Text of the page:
His mental health is spiraling

“It’s gotten so bad and I don’t understand how I am in this place. I’m scared, but there is a harsh voice in my head telling me I have to figure this out on my own. I’m coming to terms with not knowing how. This is not what I thought my life would become.”

Samuel is fortunate to have a car, although finding money for gas is a constant worry for him. He has a sign and panhandles in different areas of the city. “You really have to think of the best corners, but they are often taken. It’s degrading how many cars drive by and not one person even looks you in the eye. I can be invisible, unwanted, for days.”

Not so long ago, Samuel had housing and a job. His mental illness was managed by medication and support, and he was stable. He was able to form friendships with his neighbors and was cheerful to encounter as his busy day-to-day life kept him engaged and moving forward with his goals.

“That was the best time of my adult life. I felt in control and like I was a good friend. I liked helping people, giving back. I was always thinking about how I could help others by offering them a hand. I know how hard it can be. You just need a break here and there from someone who cares.”

Samuel now sleeps in his car in a different neighborhood every day or two.

“People get worried, I think, seeing this big guy sleeping in a car outside their house. I try to make myself numb to it, but everyone just wants me gone and out of sight.”

His hair is matted, and he is wondering where he can get a shower.

“This is not who I am.”

Imagine feeling loneliness so profound that it creates cravings for belonging and connection, much like hunger. The impacts of social isolation and loneliness can be devastating. Imagine again that you are in need of greater support and are adrift in a system in which you are marginalized. Consider what brings an individual to this place in their life: trauma, neglect, brain injury, the disease of addiction/substance use disorder, chronic homelessness, and the complete lack of a support structure, among other reasons.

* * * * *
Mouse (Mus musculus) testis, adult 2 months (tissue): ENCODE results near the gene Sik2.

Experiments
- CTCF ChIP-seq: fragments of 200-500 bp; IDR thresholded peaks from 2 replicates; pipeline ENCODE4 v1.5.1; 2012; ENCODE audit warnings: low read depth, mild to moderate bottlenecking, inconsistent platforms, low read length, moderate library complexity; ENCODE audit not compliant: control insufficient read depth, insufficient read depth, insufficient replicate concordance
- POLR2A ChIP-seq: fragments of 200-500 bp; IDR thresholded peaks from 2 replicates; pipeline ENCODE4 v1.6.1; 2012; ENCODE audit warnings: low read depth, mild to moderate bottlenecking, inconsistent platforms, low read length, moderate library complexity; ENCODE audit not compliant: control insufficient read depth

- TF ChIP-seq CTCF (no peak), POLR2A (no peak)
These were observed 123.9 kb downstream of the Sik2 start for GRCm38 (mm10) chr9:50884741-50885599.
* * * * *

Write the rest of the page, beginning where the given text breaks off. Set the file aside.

This is a life with little to no choice, only day-to-day struggle, and survival. Individuals must try incredibly hard to fight for stability, often with few resources or options.

Imagine that ache to belong, to be accepted as is, to be valued, to have a place at the table. To have a bathroom of your own. A safe, comfortable space that is healing. Simply to know when your next meal will be and where you will lay your head tonight. The opportunity to make friends who become family and access joy. The time to create a life and meaning and purpose.

We see a tremendous need in our community. Together we can address this need, lift up those who are struggling, and create a community where individuals grow and thrive.

We are uniquely equipped to not only offer shelter, but also offer the support required to stabilize, encourage, and elevate the most vulnerable in our community. Unconditional positive regard for those we serve envelops them in opportunities to heal and experience real peace and hope.

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Seth Stevenson

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